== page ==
VALDOSTA –– Day 2 of the USTA Mixed Doubles Georgia State Championships began much like the first day.

Hot. Miserably, unbearably hot.

With temperatures climbing into the mid 90s with a heat index of 109 degrees on Saturday, conditions have vacillated between tolerable and extreme for the field. In fact, courts at Harry B. Anderson Tennis Center and Valdosta State University remained unpopulated for long stretches as players tried their best to keep cool enough to play on. To combat the heat, many players have resorted to using towels, headbands and even blankets stored in ice water-filled coolers.

In the case of the matchup between Scott McRae and Bonnie Mann versus Mark Holsenbeck and Jessica Muilenburg, the heat proved too tough to tame. Following their first set, both teams retreated to a nearby cool mist tent in hopes of ease. Without much of a breeze blowing, the mist under the tents both soothed and added to the discomfort as the water had grown warm.

After going back to the court after about 10 minutes of rest, the teams were set to serve when Holsenbeck decided it would be best that his team retire from the match.

"It's unbearable," Muilenburg said. "The heat is unbearable. It's tough to play because it actually changes, in some ways, what the outcome could be. ... Our bodies are just not used to a 107 heat index."

Mann added, "I saw a player earlier today retire and he was awesome yesterday morning in the first set then he got hot and more tired and then retired yesterday."

VLPRA has placed many forms of aid around the courts at McKey Park and VSU, including an Italian Ice stand and several tents. Most notably, there are tables with coolers of water, Gatorade and bananas stationed at each site to help players stay hydrated and prevent cramping. 

For players competing at VSU, the lack of abundant shade has made for uncomfortable playing conditions at times.

McRae and Mann played in the 2018 Mixed Doubles State Championships in Valdosta last year. For Mann, there's been no change in the temperature whatsoever.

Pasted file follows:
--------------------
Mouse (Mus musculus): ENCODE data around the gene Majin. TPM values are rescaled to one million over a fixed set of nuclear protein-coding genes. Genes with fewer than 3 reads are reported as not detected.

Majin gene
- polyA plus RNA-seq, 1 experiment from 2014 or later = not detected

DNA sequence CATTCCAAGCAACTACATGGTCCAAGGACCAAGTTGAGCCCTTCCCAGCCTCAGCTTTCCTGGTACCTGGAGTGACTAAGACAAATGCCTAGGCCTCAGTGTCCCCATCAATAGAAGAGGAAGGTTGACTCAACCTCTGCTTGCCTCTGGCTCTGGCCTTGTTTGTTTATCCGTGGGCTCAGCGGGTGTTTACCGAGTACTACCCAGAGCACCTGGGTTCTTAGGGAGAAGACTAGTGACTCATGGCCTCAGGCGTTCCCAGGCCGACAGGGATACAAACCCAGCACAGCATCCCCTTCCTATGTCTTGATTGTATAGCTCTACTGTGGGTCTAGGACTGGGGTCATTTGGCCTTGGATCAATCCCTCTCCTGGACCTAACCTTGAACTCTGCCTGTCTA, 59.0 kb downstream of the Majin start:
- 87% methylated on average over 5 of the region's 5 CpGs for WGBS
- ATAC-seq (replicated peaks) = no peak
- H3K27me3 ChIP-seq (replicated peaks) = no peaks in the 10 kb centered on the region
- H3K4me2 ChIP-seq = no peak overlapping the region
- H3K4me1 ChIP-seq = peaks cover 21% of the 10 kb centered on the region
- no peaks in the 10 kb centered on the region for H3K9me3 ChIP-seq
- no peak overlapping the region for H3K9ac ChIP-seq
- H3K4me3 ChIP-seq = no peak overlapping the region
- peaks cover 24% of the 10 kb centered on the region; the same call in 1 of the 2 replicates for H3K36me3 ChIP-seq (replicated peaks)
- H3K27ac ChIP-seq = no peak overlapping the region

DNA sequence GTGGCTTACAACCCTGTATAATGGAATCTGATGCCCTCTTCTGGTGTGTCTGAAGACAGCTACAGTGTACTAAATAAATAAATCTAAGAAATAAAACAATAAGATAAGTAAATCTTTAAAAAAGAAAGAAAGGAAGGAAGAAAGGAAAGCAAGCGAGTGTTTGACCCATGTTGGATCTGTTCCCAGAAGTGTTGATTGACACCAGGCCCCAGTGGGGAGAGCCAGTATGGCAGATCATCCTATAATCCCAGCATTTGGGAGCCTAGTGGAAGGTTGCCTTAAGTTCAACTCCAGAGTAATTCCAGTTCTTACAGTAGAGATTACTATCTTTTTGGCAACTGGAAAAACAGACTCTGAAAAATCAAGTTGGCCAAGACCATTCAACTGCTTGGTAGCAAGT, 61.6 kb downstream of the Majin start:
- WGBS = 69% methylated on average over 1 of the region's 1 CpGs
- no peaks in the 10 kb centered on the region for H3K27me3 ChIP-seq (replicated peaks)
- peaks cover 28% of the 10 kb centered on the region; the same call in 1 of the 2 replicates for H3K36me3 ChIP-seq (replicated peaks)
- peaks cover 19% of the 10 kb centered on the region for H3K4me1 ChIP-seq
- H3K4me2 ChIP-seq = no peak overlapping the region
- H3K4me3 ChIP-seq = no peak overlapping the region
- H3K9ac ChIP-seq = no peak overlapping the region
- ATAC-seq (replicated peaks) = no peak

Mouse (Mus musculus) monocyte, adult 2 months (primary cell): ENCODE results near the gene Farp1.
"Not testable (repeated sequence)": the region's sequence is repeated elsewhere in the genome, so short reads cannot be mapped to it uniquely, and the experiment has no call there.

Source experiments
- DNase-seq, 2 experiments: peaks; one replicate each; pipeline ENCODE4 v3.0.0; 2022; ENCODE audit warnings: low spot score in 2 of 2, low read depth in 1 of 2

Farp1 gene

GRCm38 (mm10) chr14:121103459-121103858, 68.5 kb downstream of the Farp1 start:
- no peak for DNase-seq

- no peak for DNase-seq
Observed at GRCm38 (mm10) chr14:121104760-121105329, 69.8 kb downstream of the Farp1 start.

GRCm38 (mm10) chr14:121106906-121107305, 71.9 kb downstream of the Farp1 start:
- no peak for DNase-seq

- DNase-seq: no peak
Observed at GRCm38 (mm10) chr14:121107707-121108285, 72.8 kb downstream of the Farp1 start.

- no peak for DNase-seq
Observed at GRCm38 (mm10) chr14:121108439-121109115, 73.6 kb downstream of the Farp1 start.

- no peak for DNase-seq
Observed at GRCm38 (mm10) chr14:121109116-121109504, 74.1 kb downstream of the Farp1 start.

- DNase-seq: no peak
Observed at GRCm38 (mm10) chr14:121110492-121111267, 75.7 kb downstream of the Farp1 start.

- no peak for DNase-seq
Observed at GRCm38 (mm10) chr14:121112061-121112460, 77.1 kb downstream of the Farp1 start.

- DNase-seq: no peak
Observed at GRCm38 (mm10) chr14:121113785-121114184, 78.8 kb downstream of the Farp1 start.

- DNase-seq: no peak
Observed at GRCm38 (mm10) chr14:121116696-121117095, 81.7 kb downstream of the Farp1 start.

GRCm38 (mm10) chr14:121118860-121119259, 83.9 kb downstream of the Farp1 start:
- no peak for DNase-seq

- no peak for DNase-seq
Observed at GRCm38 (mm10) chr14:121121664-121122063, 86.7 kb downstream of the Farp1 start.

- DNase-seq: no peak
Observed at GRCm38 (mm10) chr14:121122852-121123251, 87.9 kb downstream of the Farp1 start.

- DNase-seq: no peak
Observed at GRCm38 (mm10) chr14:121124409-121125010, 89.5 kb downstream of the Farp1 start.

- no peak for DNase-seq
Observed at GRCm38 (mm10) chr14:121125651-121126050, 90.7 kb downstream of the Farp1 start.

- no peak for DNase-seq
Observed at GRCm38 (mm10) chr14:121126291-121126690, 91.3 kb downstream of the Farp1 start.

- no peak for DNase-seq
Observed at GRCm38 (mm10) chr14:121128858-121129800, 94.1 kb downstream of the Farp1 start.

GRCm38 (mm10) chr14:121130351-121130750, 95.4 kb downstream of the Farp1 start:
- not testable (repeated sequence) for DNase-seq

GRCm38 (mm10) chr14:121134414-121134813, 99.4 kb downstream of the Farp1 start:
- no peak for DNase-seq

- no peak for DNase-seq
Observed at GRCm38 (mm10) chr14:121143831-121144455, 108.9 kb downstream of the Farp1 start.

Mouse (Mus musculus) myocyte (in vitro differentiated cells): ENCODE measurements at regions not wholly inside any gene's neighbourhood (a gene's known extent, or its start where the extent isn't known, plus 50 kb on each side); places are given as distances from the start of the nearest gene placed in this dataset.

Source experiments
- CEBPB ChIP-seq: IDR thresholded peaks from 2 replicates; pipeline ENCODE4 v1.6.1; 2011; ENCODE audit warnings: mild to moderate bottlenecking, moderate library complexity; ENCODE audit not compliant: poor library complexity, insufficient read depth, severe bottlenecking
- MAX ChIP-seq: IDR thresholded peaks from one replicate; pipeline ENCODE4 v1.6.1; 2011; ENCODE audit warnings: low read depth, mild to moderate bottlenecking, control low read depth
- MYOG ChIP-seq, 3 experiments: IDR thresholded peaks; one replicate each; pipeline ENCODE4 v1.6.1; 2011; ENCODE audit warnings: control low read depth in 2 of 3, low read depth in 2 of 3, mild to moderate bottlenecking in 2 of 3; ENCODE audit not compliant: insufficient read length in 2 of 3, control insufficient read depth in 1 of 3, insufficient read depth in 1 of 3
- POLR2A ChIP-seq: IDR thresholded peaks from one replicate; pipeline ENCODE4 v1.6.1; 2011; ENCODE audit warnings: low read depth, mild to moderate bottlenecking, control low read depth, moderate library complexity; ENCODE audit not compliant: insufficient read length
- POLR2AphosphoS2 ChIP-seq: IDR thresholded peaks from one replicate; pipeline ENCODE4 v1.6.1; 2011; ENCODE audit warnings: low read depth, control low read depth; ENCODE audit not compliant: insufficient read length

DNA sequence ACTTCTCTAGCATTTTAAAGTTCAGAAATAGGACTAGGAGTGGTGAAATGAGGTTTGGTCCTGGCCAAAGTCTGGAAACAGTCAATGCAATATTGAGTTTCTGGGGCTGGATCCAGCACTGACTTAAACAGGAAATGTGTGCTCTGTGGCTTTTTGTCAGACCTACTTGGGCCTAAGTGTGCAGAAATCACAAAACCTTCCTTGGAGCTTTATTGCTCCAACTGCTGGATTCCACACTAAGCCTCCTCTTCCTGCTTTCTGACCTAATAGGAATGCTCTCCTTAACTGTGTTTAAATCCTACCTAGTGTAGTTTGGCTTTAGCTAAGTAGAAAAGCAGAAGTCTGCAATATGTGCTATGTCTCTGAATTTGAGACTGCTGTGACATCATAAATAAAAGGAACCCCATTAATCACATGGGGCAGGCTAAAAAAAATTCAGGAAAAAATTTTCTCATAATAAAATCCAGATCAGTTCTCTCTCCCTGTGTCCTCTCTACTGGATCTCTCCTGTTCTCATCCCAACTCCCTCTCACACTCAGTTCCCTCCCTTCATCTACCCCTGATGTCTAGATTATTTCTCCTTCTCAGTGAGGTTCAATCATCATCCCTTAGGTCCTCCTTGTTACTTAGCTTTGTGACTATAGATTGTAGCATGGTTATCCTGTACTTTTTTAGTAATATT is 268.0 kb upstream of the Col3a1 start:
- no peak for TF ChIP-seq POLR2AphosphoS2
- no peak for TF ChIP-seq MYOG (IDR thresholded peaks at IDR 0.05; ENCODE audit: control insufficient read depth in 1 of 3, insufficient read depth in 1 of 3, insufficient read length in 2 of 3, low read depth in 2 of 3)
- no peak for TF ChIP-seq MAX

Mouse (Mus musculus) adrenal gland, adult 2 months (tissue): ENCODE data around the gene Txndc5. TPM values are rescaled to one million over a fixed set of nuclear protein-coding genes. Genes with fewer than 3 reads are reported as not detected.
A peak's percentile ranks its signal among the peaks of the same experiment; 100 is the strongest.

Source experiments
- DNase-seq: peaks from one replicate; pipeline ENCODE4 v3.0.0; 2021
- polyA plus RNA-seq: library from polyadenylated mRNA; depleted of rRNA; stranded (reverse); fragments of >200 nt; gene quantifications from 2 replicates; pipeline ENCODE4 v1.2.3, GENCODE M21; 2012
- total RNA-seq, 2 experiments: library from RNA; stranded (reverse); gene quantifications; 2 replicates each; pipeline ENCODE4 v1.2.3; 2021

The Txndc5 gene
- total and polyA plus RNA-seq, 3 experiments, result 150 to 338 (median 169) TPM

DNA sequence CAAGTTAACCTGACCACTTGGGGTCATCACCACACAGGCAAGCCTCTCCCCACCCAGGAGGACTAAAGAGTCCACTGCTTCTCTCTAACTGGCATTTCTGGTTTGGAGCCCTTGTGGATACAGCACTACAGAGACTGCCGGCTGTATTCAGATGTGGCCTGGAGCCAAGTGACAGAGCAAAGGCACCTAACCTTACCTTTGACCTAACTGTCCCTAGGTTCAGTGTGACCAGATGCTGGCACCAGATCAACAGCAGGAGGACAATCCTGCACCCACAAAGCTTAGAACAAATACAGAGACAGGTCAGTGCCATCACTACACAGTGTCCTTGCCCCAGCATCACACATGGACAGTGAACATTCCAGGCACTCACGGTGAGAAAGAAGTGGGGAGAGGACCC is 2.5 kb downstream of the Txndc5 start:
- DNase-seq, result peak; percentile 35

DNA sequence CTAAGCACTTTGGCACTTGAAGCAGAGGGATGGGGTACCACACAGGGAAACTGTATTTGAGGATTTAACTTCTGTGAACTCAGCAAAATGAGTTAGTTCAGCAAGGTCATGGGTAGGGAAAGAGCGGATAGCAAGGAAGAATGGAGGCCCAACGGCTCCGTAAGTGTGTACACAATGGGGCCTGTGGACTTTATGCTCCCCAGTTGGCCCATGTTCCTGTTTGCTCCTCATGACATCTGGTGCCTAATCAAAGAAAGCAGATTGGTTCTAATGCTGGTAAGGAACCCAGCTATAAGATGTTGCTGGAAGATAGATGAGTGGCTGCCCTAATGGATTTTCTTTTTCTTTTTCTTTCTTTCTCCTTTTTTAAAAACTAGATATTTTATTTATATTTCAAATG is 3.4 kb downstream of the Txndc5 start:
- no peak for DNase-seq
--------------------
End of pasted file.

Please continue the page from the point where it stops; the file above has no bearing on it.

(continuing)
"(The weather) sucks equally [laughs]," Mann said when asked about the heat compared to last year's tournament.

McRae recalls his brush with a medical emergency on the court last year and how the heat can affect a player's game after hours on the court.

"I was on the court last year dry-heaving," McRae said. "I literally could not move. The ball would hit a few feet away from me and I was standing there seeing it coming and I just looked at it and walked over.

"This year, I play a totally different game than I did last year. I'm not as active –– I'm not gonna be shuffling back and forth much at the net. You start looking for put-aways. It's pretty much, 'OK, I'm gonna hit the ball three times and then on the third time, somebody is winning this point.' ... I don't see how the pros can do this for five sets."

The USTA Mixed Doubles Georgia State Championships roll into Day 3 today and will wrap up on Monday. For the team fortunate enough to make it this far, the name of the game is simply survival.

"It's like your feet melt into the court and you really can't move," Muilenburg said of the challenges of the tournament. "It's like molasses –– it's just a different game. It's survival of the fittest out here right now."

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